Thursday, December 08, 2005

Cuevas-Gaspar, No. 03-73562 (12-7-05). This immigration opinion has two interesting holdings with 1326 applicability. First, the 9th (Tashima) holds that burglary under the Washington State statute is not a crime of moral turpitude. The 9th reasoned that breaking and entering might be, or might not be, a morally reprehensible act; it depends on the mischief or crime you intend to commit once you cross the threshold. Entering a barn, for example, to play poker in an illegal gambling foray is different from entering a home to commit a serious crime. The state statute is overbroad in that it make breaking and entering with intent to do another crime a burglary, and so under Taylor's categorical approach, a burglary by itself is not a crime of moral turpitude. However, under Shepard's modified approach, the colloquy for the offense plea read that he accompanied someone who burglarized, and who took things from a home, and so that made it a crime of moral turpitude. The 9th noted that the petitioner did not raise the issue of whether an accomplice differed from a principal, and so that issue was left for another day. Petitioner then sought to cancel removal under 8 USC 1229b because his parents had lawfully been admitted to the US and were legal permanent residents for the continuous residence requirement (7 years) and their status could be imputed to him. He could only have the 7 years if their time was imputed to him. This was an issue of first impression, although the 9th in Lepe-Guitron, 16 F.3d at 1024, had imputed residency of parents to their minor children under 212(c). The 9th does so for 1229b as well. In a well reasoned and comprehensive opinion, the 9th looks at the statute, the policy implications, and the agency's interpretation. The 9th notes that children in the immigration context have always been saddled with the parents' decision (i.e. the fact that parents mess up in residency and leave the US affects the kids too), and that a contrary interpretation would treat LPRs worst than nonpermanent residents. Legislative intent would also favor such an interpretation. Petitioner does get relief. In dissent, Fernandez said "bah humbug," disagreeing with the majority's holding that burglary under the state statue was overbroad; he would find that it was a crime of moral turpitude because of the violation of the dwelling. He also would adhere to the strict reading of the statute that the person himself had to be in the US for a continuous 7 years, irrespective of parents. He ends his dissent with: "It is not for us to listen to the susurrant promptings of our own convictions rather than the stentorian proclamations of the legislature."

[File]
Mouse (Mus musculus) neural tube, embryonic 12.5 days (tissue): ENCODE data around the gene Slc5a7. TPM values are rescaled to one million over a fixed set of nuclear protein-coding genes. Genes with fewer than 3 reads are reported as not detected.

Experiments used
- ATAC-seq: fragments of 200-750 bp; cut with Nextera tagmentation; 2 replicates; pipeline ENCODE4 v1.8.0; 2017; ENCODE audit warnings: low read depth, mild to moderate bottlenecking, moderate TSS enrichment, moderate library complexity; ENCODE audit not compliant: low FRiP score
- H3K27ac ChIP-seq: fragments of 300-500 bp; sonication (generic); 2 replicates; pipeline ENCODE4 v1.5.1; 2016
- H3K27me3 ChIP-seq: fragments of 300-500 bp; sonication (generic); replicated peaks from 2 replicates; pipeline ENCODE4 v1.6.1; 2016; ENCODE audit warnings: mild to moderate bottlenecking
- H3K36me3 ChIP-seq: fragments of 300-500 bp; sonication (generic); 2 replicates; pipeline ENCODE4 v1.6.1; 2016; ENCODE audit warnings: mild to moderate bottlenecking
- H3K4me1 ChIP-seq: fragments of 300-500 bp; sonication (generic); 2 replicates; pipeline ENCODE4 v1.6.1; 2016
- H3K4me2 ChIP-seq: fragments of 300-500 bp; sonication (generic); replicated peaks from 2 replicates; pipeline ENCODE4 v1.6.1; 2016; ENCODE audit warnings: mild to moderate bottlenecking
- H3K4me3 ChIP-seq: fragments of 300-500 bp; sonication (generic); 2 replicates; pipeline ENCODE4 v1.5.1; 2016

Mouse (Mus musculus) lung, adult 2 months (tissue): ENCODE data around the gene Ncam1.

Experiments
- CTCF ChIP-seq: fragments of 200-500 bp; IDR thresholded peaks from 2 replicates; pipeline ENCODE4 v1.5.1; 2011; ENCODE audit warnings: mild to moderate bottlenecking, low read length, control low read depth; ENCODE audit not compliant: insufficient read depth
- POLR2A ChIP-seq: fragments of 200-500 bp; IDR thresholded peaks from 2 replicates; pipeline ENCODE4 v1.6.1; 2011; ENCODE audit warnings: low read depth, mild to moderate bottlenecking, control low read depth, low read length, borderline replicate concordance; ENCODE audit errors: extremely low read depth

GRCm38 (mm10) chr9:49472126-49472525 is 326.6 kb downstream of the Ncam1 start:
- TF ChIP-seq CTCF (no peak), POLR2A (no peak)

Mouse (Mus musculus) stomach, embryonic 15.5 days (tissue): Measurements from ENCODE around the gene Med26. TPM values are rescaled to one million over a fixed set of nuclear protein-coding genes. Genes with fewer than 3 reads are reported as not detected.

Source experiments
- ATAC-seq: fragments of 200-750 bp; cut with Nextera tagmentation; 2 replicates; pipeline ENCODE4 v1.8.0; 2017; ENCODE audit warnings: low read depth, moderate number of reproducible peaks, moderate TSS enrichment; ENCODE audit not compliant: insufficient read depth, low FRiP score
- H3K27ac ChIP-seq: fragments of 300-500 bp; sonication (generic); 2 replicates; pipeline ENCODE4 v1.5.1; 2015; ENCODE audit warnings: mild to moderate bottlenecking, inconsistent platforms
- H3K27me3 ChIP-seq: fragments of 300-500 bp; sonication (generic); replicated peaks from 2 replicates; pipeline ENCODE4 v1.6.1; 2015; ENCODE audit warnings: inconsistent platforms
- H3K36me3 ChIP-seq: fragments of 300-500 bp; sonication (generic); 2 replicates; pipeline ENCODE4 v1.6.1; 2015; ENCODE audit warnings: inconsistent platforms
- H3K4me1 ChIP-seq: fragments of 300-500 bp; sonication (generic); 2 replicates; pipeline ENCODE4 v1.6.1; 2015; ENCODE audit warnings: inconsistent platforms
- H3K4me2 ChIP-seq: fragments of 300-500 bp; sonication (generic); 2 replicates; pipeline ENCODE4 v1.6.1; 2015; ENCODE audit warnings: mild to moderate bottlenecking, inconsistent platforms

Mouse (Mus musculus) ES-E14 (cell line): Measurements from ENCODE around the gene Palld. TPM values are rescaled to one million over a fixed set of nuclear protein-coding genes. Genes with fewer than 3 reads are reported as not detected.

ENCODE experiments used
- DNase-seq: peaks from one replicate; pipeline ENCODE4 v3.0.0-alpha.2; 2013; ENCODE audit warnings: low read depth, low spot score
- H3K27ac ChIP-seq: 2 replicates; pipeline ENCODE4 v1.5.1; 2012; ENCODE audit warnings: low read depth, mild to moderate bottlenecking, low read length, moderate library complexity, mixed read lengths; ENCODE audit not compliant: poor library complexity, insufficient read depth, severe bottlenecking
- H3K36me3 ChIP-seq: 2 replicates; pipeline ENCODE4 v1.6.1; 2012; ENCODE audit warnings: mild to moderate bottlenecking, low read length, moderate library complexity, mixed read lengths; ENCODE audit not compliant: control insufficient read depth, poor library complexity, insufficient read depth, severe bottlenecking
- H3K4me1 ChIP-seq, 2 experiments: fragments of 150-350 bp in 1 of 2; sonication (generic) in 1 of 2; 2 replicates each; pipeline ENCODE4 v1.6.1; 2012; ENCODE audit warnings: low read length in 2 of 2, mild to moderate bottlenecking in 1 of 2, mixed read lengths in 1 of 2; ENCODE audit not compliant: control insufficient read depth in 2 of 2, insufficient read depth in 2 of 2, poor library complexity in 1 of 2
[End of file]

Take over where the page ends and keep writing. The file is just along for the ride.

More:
US v. Monzon, No. 03-30497 (12-7-05). This is another example of what could go wrong in a plea colloquy. Here the defendant plead to a count of distribution and use of a gun. The statement in the colloquy was that he basically had the gun in his room because he got it cheap. There was no connection between the gun and the drugs. The 9th reverses the conviction. It held that such a plea colloquy was Rule 11 error, and that it affected defendant's rights because such a plea made him ineligible for safety valve. It was reversed and remanded. In dissent, Callahan makes the point that the defendant got a windfall, and that the plea should be vacated and the charges reinstated. The parsing, to her, doesn't make sense. She also questions the so-called prejudice.


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